"I ACTUALLY nearly didn't do it," Andrew McLellan said of his job as a hail damage repairer.
"I thought 'nah, this isn't going to work'."
Twenty-one years later, the Gympie father and owner of Global Hail Repair said the job has taken him not only all over Australia, but to America and Europe too.
Speaking from Adelaide, where he is in the midst of fixing more than 120 cars damaged by violent hail storms, Mr McLellan said it was a career he had not really planned for.
A former detailing manager at Toowoomba Holden, he said it had been his job to call the guy responsible for fixing dents in cars - a job he eventually stepped into as demand increased.
"He just got busy, and he was looking for a guy to train and fortunately for me I was the one he chose."
While the logic behind the job was simple - if a dent can be put in, it can be taken back out - he said making an impact in the market was not.
"It was quite tough at the start because even the insurance companies didn't believe that it could work," he said.
"So we spent a lot of time trying to convince everyone that the actual process worked."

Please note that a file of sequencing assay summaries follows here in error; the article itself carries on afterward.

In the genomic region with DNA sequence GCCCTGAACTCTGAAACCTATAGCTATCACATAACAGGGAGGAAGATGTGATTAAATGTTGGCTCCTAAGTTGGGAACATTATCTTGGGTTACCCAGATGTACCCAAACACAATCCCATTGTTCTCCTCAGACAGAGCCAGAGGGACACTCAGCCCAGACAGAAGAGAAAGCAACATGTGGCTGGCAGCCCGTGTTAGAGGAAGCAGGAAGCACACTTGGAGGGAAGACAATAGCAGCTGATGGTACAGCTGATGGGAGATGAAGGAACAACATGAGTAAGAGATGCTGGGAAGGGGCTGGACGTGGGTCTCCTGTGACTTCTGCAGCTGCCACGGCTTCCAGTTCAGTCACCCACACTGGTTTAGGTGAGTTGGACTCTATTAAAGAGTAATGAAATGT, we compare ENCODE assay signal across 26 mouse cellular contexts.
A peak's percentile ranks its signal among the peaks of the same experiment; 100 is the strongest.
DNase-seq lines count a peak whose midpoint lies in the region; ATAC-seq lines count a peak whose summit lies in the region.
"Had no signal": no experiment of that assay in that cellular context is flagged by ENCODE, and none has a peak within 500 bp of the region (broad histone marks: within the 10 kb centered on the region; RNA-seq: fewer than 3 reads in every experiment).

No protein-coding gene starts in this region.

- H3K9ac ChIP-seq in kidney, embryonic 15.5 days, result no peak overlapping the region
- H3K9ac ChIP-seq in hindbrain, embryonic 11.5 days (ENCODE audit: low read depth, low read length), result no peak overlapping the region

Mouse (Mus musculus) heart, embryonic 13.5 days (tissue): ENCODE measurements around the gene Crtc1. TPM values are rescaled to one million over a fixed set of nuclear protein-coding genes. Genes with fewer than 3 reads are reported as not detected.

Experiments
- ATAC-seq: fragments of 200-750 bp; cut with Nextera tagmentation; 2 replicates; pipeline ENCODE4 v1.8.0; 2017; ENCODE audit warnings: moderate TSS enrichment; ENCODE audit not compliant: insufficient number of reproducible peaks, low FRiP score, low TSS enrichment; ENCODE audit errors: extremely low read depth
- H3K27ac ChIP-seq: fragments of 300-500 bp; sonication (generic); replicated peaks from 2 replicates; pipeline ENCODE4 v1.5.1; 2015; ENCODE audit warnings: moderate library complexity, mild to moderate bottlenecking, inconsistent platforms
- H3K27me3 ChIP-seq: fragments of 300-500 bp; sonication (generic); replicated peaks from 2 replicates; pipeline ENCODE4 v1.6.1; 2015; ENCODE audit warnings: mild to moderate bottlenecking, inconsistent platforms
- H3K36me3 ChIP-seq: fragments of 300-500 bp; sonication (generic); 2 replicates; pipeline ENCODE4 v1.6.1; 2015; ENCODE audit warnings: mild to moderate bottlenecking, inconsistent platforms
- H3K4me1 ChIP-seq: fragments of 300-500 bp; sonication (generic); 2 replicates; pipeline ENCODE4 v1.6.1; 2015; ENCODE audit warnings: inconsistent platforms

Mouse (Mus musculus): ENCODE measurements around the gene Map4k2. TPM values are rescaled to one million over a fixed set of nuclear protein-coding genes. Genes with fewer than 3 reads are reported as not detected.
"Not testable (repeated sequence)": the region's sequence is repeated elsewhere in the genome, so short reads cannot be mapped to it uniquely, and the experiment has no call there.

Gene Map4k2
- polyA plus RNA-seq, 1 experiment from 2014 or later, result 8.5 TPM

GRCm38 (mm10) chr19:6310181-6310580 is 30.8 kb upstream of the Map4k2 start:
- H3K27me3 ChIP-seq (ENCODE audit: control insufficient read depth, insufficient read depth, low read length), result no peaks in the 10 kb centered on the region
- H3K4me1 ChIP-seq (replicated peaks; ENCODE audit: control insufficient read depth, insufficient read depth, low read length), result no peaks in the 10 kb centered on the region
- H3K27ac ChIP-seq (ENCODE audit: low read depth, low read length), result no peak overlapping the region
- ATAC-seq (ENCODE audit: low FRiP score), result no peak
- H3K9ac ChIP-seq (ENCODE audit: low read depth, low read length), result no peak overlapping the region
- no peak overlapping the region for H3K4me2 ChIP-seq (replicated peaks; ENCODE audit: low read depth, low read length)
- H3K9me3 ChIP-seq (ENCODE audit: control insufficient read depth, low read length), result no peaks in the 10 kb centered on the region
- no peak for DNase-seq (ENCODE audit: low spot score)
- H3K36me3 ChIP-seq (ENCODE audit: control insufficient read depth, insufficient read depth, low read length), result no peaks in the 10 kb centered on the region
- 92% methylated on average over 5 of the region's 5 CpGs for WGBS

Mr McLellan said the travel opportunities had made the business fantastic at the start, but with a family in Gympie now it was not always ideal.
"It's lonely, it's not good for family life," he said.
A family man who enjoys playing sport with his children, he said it was his passion for sport which had opened the door for his career in the first place.
"My football career actually got me my first job in a dealership," he said.
"The local dealership sponsored the A Grade team."
It was a step which has taken him around the world, and he said the difference in how some cultures approach something like hail damage could be remarkable.
"When you work in America, they don't really care about their cars there.
I was working for a brand new car yard, and they didn't care how well you fixed the car - they just wanted the actual dents to be smaller.
"Normally, you don't even attempt it if you know you can't get it right, but this dealership just wanted it better.
"It looks horrible, but customers are just buying them left, right and centre.
"I think it's more of a throwaway thing over there."